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When Shareholders Attack!!!

These are usually the kinds of stories I don’t pay much attention to. Last week, I received a press release from Eastman announcing a few changes to its board. CEO James P. Rogers is becoming chairman at the beginning of next year, replacing former CEO J. Brian Ferguson. No surprise there. Independent director Gary E. Anderson is coming lead director of the company. Who would be better in such a position than the former CEO of Dow Corning? And, Eastman plans to “declassify” its board. That doesn’t mean that some secret directors will now be known to the public. It means that Eastman’s eleven directors are divided into three classes. Each of the classes is elected to staggered, three-year terms. The class of three directors elected in 2010 is up for re-election in 2013; the class of four directors elected in 2011 will be up for re-election in 2014; and so on. At its 2011 annual meeting, Eastman shareholders will decide whether they want to elect all of the directors each year. The move would ostensibly make the board more accountable to shareholders. It is sort of like the difference between the U.S. Senate and the U.S. House of Representatives. “The board believes these latest actions are in the best interests of Eastman and its stockholders, and are further demonstration of the company’s ongoing commitment to strong corporate governance,” the company said in a statement. The board hasn’t always thought that. At the annual meeting back in May, Eastman was fighting a proposal to declassify its board. Gerald R. Armstrong submitted the proposal. He’s a Denver retiree who owns 98 Eastman shares. He has submitted shareholder rights proposals to a number of different companies in recent years. There are many people like him nowadays. I suppose you can call it a kind of hobby. Back then, Eastman said “a classified board structure remains in the best interests of Eastman and its shareholders.” To Eastman, a classified board meant stability and a greater ability to maintain a long-term strategy in a cyclical environment. Eastman also argued that the classified board is a defense against hostile takeovers. That isn’t a silly argument. The biggest obstacle to Air Products’ bid for Airgas is Airgas’ staggered board. But never underestimate a Denver retiree. Some 41,292,223 shares voted with Mr. Armstrong, 75.24% of Eastman’s total. He won big. The proposal was adopted. So, is Eastman just doing what it is being forced to do anyway? Not quite. As Eastman spokeswoman Tracy Broadwater pointed out to me, the adopted proposal was non-binding. I suppose Eastman was just nagged into doing it,...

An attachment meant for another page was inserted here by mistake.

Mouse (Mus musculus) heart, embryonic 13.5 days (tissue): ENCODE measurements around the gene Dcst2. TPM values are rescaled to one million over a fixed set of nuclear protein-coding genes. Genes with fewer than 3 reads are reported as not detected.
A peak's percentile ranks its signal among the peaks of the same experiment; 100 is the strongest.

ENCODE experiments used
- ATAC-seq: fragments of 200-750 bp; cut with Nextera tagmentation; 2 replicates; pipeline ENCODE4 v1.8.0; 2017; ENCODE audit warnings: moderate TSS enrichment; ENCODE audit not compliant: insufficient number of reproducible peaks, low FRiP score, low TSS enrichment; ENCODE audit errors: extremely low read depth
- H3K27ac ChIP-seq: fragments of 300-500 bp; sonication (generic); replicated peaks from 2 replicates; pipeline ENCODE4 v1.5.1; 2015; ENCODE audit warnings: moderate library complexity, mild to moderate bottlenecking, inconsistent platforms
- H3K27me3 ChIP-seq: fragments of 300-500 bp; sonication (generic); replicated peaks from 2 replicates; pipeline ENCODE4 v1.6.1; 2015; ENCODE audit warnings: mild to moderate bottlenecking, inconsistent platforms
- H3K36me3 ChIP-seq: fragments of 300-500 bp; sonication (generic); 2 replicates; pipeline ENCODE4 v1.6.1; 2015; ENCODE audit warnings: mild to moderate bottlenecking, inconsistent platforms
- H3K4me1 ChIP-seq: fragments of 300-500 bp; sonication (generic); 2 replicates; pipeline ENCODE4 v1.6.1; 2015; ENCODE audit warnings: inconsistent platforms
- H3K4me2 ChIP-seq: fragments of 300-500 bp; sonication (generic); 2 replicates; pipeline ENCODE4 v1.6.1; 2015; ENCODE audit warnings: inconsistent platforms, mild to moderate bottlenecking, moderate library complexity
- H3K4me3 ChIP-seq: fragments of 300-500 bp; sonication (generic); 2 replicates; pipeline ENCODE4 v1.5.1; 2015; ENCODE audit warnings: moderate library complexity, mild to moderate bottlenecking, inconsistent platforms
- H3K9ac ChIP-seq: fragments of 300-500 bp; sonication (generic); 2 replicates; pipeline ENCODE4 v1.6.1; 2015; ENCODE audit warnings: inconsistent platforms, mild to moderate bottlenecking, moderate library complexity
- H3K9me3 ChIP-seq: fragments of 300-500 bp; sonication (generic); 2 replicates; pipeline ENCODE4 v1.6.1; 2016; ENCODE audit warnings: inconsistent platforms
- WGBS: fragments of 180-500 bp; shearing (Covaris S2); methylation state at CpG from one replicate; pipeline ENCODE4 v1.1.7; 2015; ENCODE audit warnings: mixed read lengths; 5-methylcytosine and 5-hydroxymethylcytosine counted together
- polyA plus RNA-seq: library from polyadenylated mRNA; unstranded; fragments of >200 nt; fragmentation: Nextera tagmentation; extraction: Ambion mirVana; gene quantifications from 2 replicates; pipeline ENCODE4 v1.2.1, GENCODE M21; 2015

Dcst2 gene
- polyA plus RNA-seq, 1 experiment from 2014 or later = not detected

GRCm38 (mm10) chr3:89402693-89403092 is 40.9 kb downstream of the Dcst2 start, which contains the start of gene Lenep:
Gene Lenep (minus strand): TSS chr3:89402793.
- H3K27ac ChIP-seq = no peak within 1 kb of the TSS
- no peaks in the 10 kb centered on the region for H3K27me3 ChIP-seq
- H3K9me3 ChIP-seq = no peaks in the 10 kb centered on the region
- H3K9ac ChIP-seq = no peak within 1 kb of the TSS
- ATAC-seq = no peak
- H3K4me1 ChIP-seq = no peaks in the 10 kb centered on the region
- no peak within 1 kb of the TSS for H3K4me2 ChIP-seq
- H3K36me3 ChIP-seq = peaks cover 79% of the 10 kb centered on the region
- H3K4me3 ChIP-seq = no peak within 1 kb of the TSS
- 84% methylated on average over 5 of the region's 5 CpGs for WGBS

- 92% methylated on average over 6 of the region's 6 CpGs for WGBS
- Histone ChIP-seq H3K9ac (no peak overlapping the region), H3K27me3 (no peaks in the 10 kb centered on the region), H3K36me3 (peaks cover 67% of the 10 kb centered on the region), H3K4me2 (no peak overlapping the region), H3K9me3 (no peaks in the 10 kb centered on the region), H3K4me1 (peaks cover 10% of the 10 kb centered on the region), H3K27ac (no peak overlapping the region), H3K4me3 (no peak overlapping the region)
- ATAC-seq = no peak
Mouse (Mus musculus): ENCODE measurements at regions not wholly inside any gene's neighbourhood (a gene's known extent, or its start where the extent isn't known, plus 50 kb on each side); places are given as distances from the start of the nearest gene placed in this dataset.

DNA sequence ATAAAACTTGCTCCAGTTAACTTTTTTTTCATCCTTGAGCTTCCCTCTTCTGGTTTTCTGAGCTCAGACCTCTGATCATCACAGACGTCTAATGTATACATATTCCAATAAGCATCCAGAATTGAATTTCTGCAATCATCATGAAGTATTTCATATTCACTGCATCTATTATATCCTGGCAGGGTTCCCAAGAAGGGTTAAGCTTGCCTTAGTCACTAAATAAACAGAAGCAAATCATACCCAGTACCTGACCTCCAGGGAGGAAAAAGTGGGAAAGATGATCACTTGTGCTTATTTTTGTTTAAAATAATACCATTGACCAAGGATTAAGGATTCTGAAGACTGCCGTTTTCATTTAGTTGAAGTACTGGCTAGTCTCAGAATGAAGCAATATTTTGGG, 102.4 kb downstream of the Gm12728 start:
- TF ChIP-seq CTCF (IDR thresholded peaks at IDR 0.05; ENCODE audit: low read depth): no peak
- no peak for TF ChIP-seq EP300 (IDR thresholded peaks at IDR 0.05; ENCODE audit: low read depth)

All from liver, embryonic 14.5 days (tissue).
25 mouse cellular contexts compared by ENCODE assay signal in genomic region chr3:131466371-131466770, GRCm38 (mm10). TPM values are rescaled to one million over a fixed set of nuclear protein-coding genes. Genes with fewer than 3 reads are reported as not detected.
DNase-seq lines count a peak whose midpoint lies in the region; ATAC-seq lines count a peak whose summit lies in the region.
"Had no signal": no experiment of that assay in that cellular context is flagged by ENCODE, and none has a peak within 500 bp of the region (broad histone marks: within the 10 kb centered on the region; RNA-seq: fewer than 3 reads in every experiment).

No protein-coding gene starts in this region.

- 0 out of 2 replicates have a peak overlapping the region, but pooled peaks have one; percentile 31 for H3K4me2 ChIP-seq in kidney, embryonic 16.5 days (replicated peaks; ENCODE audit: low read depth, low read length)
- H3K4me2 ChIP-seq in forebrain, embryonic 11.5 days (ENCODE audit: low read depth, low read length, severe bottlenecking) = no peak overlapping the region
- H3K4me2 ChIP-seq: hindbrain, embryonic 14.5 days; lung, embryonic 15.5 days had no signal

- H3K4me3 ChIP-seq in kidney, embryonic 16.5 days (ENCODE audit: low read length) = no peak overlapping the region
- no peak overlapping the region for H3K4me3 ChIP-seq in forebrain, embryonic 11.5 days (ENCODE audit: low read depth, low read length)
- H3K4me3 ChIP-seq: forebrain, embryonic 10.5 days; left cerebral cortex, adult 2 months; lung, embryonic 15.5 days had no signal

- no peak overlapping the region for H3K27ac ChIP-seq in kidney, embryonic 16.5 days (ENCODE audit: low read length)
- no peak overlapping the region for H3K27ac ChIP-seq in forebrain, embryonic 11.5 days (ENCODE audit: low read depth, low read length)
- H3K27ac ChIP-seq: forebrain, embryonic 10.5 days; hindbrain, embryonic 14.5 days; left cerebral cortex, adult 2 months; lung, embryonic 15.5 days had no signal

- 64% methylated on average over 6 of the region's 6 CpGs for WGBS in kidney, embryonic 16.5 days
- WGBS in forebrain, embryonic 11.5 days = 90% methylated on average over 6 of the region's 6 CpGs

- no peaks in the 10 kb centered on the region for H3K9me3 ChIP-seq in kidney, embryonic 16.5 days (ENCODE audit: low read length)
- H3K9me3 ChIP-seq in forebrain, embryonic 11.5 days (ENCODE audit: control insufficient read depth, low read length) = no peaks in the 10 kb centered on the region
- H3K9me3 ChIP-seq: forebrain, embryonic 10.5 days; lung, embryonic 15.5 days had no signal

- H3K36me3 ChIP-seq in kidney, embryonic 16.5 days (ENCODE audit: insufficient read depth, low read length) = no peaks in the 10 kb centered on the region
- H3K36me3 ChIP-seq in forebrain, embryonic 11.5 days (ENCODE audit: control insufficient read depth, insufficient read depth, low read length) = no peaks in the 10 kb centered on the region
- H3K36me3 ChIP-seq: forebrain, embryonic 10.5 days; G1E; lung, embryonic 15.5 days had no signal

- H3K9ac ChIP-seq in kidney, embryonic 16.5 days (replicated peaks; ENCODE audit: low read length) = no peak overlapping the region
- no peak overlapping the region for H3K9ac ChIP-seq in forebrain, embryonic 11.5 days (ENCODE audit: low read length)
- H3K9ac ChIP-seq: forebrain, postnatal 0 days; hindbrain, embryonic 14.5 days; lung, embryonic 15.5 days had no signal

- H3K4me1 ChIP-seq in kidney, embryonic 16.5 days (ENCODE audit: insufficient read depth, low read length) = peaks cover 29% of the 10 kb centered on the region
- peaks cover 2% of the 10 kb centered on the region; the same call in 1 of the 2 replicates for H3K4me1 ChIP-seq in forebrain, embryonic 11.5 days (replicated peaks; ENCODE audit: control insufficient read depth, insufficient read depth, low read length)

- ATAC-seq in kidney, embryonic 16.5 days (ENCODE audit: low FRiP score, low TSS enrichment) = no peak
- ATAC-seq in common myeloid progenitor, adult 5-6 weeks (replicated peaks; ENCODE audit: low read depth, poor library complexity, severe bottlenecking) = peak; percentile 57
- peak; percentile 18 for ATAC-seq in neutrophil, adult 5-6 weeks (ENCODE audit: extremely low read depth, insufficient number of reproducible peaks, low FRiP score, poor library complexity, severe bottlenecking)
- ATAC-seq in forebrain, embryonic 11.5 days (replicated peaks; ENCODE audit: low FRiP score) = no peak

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Industrial Gas Companies Face Brazilian Fine Muito Grande

The Brazilian antitrust authority, Conselho Administrativo de Defesa Econômica (CADE), is levying fines totaling about $1.7 billion against Air Liquide, Air Products, Linde, Praxair’s Brazilian subsidiary White Martins. It has also implicated seven managers of those companies. CADE says it found evidence, through wire taps and searches, of an elaborate arrangement to divvy up the market by assigning customers to particular industrial gas companies. “CADE understands the actions of those companies that were investigated resulted in grave damage to industry and the public health of Brazilians,” the regulator said in a statement. (Warning: I translated that myself.) White Martins faces the largest fine, $1,273 million. Air Liquide is on the hook for $143 million. Air Products is looking at $130 million. And Linde may be responsible for $137 million. The fines made Praxair mad. “Praxair strongly believes that the allegations of anticompetitive activity against our Brazilian subsidiary are not supported by valid and sufficient evidence,” the company said in a statement. “We further believe that the fine represents a gross and arbitrary disregard of Brazilian law.” The firm promises that it will “prevail on appeal.” To Laurence Alexander, an equity analyst that covers Praxair for Jeffries & Co., the fine isn’t a shocker. “The threat of potential sanctions has been apparent since 2004, when CADE announced an investigation into alleged price fixing on public tenders as part of a broader government initiative to ‘help tame inflation’,” he wrote to clients. Alexander expects appeals to drag out five to ten...